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Gun used in doctor killing same as in N.C. death

The handgun used in a murder-suicide involving two doctors in South Jersey last week was the same weapon used to kill the shooter's girlfriend in North Carolina, authorities there said Wednesday.

The handgun used in a murder-suicide involving two doctors in South Jersey last week was the same weapon used to kill the shooter's girlfriend in North Carolina, authorities there said Wednesday.

On April 11, Giocondo "Joe" Navek, 39, a former resident physician at Virtua, ambushed and killed a former colleague, Dr. Payman Houshmandpour, about 7:30 a.m. outside Houshmandpour's Voorhees home. Navek then shot himself instead of surrendering to police.

Five hours later, authorities found Shawna D. Givens, 35, dead in her Fayetteville, N.C., apartment. She had not reported to work at Womack Army Medical Center at Fort Bragg in North Carolina for two days, authorities said.

Ballistics tests confirm that the gun used in the murder-suicide was the weapon that killed Givens, Debbie Tanna, a spokeswoman with the Cumberland (N.C.) Sheriff's Office, said Wednesday.

Tanna declined to say what type of handgun was used. Authorities with the Camden County Prosecutor's Office said they recovered a Sig Sauer .357 handgun from Navek's vehicle and at least 11 rounds of ammunition.

Authorities suspected that Navek killed Givens after her body was found, but on Wednesday, Tanna did not explicitly link him to her death.

One former colleague on Wednesday described Navek as being abrasive with coworkers during his time at Virtua.

He had "multiple problems" with nurses and others and had argued with Houshmandpour at one point, the former colleague, who asked to be quoted anonymously, said in an interview.

"He wasn't easy to deal with. If he was told to do certain things, he would argue about them. He wouldn't take input from other people," the former colleague said.

"He definitely had some anger issues. If he was confronted about something that went wrong, he would usually snap, and then he would try to find an excuse to get out of it and blame it on other people."

Navek had blamed Houshmandpour for his dismissal a year and a half ago from Virtua's residency program, his ex-fiancee's mother, Forogh Mozaffari, told the Associated Press.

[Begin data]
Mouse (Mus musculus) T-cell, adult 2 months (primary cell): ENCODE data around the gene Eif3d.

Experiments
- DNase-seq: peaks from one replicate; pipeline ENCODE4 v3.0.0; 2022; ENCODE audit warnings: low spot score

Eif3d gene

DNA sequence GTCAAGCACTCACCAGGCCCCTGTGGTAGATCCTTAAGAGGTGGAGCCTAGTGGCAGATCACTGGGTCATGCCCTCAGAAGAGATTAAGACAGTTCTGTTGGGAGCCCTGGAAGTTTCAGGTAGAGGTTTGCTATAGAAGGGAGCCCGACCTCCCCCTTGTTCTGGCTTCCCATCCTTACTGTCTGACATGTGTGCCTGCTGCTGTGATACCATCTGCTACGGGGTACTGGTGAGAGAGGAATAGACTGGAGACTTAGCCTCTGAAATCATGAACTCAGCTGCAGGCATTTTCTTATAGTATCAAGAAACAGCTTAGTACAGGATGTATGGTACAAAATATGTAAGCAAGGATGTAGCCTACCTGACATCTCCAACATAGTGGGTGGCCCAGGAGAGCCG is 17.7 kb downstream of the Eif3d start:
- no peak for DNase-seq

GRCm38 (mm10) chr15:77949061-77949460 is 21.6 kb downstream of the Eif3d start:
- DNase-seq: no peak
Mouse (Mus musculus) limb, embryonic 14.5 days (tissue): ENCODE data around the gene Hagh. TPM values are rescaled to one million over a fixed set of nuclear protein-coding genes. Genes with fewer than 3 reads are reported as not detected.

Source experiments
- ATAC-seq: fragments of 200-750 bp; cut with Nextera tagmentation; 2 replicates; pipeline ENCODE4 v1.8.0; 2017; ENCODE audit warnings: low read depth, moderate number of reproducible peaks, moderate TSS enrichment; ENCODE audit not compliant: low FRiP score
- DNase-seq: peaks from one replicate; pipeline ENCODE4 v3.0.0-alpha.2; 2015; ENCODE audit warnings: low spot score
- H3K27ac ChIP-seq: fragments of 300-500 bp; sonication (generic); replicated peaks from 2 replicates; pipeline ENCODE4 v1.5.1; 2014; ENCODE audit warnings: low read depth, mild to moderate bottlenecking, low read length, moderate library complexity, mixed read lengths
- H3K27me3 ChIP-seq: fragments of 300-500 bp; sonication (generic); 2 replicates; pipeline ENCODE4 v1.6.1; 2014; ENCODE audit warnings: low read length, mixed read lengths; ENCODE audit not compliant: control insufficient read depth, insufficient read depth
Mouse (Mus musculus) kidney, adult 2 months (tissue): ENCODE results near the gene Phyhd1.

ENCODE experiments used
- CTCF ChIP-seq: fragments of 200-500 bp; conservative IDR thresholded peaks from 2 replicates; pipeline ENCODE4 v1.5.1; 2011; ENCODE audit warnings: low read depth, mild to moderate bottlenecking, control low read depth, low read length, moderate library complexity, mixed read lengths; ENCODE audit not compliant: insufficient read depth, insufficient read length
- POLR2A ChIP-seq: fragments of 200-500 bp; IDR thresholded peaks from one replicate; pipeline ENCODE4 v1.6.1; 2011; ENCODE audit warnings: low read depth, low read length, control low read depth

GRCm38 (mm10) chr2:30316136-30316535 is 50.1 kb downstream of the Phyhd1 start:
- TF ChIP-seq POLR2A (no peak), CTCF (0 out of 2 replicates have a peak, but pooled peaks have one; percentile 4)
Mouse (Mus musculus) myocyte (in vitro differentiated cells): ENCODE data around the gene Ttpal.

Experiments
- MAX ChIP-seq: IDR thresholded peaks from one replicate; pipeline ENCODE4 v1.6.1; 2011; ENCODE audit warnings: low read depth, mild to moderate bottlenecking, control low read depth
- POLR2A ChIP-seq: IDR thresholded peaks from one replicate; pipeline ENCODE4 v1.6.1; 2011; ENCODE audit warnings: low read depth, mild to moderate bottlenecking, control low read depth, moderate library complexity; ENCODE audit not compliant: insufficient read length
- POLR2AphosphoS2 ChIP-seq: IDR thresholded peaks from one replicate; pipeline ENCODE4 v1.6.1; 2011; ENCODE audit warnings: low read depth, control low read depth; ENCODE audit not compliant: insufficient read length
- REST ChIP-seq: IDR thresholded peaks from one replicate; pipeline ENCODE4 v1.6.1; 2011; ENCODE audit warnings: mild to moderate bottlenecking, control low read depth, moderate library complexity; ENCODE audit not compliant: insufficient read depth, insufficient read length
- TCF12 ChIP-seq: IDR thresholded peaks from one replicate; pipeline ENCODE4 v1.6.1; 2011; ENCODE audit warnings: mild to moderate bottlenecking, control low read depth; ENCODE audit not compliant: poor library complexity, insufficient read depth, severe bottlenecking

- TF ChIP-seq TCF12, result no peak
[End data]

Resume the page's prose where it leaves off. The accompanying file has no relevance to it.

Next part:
Virtua has declined to say why Navek was no longer with the program.

Houshmandpour, 32, was just a couple of months away from concluding his own residency at Virtua.

Last week, a friend of Givens from Fayetteville told the Daily News that Navek made her uneasy.

Kris Delgado, a Fayetteville bar owner, said she had warned Givens that Navek seemed erratic and unstable, and drank a lot.

"All the signs were there. All her friends warned her. He wasn't right in the head," Delgado told the Daily News. "She knew it."


According to her obituary in the Fayetteville Observer, Givens is survived by her parents, husband, three children, and a grandson, among others.

She had been dating Navek, a Philadelphia native, for four to five months. The two had met at the Womack Army Medical Center, where Navek, a captain in the Army Reserve, had been assigned as physician since September in the acute minor illness clinic.

Navek split his time between Fort Bragg and Williamstown, where he had lived with his fiancee, Shohreh Sameni, before she recently moved out with their toddler son.

Sameni, also a Virtua resident, broke up with Navek after she found out about his relationship with Givens, Sameni's mother told the Associated Press.

Neither she nor her mother could be reached for comment Wednesday.

During the Easter holiday, Givens and Navek visited his family in Philadelphia, authorities said. They left for North Carolina on April 8.

The victim

Two days later, Navek returned to Philadelphia. He dropped his Mercedes off at his family's home in Philadelphia and borrowed a family member's Nissan.

He then drove to Voorhees, where he fatally shot Houshmandpour several times as he left for work.

Navek's family in South Philadelphia could not be reached Wednesday.

Navek worked as a paramedic for four years, a city spokesman said. He later earned a medical degree from St. George's University in Grenada, said the former colleague.

Houshmandpour was an Iranian native and a married father of a 20-month-old daughter.

After completing his residency, he was contemplating relocating either to South Carolina, where he had a job offer, or Boston, where his wife had been recently accepted in a Harvard University postgraduate program.

"He was a man you could trust. He was a wonderful dad, a wonderful husband. He was a great friend," said Simon S. Boulattouf, a former Virtua resident who now practices medicine in Glen Burnie, Md.

Boulattouf added: "He was never the guy you would expect somebody to go out and kill. His loss is going to affect everyone's life. Everyone is going miss him."

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Daily News staff writer Jason Nark contributed to this article.